Anyone who has followed this project knows how much I love Joseph Spence’s guitar style. I’ve already posted my versions of his “Coming In on a Wing and a Prayer,” “Happy Meeting in Glory,” “Brownskin Girl,” “Sloop John B.,” and “Glory of Love,” and written about how I fell in love with his music, first on record, then seeing him in person, and finally immersing myself in his style and filming an instructional video to help other players get a sense of what he was doing.
I recently was re-inspired by a wonderful new set of Spence recordings made by Peter Siegel in the 1960s and released this year on Smithsonian Folkways, so I put together a medley of some of his classic arrangements of Bahamian hymns.
I have written before that I think of Spence’s style as a language — he almost always played in the same key and tuning (drop D) and used the same partial chord shapes — and I think of this medley as a kind of primer in that language. Rather than taking one arrangement and exploring how he would improvise brilliant variations on it, which was what I tried to do in my previous posts, this is a journey through five of his basic arrangements, with each song using some licks that show up differently in the next.
The first three are two-part pieces, with a verse and a chorus: “Victory is Coming,” “Face to Face That I Should Know Him,” and “Happy All the Time.” Spence sang with his relatives, the Pindar family, and one of the key aspects of his playing is that he harmonized like a vocal quartet, with two lead lines in parallel sixths punctuated by a bass part. In these songs, the bass mostly goes along with the lead on the verses, then becomes a separate voice in the choruses, providing a call to which the treble voices respond. The fourth song, “Glory, Glory, Hallelujah, When I Lay My Burden Down,” has only one section and I play his basic version and a typical variation.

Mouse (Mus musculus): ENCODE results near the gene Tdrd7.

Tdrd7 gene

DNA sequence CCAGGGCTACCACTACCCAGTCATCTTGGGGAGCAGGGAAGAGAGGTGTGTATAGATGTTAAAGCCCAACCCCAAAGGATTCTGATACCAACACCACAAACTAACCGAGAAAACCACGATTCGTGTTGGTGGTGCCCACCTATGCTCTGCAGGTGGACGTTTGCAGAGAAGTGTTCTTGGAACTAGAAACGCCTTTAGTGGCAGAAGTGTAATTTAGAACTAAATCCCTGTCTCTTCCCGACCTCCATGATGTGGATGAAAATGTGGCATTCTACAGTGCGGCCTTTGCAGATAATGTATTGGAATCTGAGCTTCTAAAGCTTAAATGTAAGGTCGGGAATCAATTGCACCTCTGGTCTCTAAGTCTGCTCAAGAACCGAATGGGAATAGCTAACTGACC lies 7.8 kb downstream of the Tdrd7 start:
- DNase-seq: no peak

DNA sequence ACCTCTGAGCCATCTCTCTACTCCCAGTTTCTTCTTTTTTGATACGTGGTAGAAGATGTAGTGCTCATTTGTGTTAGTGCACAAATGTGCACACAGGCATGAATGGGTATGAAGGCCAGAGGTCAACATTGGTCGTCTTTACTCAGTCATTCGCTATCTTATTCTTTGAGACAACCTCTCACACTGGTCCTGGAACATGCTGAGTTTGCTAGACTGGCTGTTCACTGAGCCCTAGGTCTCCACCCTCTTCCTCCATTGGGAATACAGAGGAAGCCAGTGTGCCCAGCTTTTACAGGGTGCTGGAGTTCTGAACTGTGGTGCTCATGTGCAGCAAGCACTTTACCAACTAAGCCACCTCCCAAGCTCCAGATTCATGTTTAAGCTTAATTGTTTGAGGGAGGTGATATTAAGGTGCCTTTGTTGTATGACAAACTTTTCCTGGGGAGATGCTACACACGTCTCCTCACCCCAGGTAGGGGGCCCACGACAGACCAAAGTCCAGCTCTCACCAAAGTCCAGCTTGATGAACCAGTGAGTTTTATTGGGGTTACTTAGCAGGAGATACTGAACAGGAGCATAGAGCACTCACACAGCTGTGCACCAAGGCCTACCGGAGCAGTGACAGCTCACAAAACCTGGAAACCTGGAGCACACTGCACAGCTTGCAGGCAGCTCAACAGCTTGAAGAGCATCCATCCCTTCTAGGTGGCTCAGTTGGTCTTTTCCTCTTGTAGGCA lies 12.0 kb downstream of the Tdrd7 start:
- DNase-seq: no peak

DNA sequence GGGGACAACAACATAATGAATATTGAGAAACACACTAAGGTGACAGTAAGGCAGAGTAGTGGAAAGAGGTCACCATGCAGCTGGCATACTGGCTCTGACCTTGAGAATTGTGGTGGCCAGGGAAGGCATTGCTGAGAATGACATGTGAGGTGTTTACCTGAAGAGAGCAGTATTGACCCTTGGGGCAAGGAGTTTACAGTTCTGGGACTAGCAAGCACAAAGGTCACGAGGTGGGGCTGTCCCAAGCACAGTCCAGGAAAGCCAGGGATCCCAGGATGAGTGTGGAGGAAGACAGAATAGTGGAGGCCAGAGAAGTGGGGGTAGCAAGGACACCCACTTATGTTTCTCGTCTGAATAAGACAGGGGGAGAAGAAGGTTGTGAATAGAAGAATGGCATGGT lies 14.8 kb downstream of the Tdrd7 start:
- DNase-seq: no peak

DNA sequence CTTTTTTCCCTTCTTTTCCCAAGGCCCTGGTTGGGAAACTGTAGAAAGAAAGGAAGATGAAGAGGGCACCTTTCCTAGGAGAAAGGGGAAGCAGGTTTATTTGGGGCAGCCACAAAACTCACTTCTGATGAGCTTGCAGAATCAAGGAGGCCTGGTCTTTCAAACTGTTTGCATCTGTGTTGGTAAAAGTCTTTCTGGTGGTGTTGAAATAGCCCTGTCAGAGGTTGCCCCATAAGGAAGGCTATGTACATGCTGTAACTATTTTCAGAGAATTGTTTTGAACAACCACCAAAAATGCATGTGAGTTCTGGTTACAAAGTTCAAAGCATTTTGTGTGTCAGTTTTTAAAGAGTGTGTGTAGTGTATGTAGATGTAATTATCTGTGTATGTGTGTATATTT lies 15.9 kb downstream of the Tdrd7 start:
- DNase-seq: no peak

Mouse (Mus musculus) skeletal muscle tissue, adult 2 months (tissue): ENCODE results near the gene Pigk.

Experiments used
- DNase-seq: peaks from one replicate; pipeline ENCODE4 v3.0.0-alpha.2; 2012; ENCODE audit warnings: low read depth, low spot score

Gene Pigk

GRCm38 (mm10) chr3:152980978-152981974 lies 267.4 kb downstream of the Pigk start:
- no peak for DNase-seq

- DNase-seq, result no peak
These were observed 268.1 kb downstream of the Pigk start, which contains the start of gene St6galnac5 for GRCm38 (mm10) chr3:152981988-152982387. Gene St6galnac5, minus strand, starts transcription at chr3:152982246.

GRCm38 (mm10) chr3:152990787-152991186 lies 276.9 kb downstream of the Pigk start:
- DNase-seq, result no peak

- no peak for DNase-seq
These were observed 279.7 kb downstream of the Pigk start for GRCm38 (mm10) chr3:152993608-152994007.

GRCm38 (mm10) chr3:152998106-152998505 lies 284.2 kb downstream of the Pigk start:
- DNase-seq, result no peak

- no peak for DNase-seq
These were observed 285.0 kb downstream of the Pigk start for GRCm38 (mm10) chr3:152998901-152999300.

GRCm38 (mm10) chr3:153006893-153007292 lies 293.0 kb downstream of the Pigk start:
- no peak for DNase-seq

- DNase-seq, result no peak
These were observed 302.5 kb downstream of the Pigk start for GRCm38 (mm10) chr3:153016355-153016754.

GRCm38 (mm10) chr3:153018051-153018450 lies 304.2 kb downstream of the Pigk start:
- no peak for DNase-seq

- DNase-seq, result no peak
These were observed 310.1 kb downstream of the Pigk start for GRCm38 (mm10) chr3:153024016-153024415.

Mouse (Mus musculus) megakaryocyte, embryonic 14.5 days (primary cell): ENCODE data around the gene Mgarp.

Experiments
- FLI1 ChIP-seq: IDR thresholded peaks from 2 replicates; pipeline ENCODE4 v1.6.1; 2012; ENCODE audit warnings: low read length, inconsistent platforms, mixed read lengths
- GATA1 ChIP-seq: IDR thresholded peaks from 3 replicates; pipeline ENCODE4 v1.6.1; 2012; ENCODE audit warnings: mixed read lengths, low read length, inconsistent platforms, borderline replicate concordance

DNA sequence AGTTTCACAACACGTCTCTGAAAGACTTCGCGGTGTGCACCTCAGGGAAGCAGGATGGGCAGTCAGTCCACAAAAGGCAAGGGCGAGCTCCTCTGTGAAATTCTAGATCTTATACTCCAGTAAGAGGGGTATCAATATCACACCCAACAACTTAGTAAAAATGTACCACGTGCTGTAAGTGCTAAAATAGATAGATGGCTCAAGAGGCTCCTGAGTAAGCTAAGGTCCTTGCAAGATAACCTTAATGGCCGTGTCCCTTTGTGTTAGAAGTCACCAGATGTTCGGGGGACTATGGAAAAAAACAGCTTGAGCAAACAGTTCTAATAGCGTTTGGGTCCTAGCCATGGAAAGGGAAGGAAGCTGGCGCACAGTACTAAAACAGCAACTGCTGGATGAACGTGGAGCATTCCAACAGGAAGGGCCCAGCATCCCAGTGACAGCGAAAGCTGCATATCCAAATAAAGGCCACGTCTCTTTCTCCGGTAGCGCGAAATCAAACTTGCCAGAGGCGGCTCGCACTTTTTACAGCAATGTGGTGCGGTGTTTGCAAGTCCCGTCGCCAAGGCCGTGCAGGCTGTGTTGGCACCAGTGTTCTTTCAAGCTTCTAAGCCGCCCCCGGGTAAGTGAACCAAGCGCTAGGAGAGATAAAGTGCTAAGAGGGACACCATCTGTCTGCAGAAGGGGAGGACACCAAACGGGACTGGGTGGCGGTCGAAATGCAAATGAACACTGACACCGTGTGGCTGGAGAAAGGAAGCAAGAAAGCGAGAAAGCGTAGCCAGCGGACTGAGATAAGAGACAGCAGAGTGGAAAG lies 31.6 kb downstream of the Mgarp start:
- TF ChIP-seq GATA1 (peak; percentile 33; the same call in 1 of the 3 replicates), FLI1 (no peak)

Finally, “The Lord Is My Shepherd” is what I think of as one of Spence’s classical guitar arrangements. These are in the same language as his other pieces, using the same variety of positions and techniques, but rather than creating a basic arrangement and improvising variations, he intricately arranged them, with bass and treble lines sometimes moving in opposite directions, and varied them very little from chorus to chorus.
I have to again give credit to Guy Droussart, who was kind enough to explain many of Spence’s favorite moves to me. One of the fascinating things about learning the style of any vernacular guitarist — meaning players who work out arrangements by playing pieces over and over — is that their arrangements flow logically out of the way they use their hands, and are comfortable to play if you can figure out how they are using their hands. Guy gave me the clues I needed to get this close to what Spence was doing — not all the intricacies, subtleties, and virtuosity of his playing, but the basic style.
As I wrote up top, I think of this medley as a kind of primer, which means I would encourage any guitarist who loves Spence’s style to give it a shot. None of us will ever speak his language accentlessly, but the basic vocabulary is not complicated and just teaching my hands to play his kind of punctuating and moving basslines rather than keeping a regularly alternating bass changed my own playing forever.
All the tunes are in drop D tuning and use the same left-hand shapes. The distinctive thing about Spence’s left hand is that he never has more than three fingers on the fretboard, and often just two — for example, for a basic D chord he holds either the first and third strings on the second fret or the second and fourth strings on the third and fourth frets, where most players would hold all of those at once to make a full chord. As for his bass, when it is not moving, the standard bass for those D shapes would be an open D string with the first, and the fifth string, second fret for the second — which is kind of odd, because it adds a 6th in the bass, but is one of the harmonies that distinguishes his sound.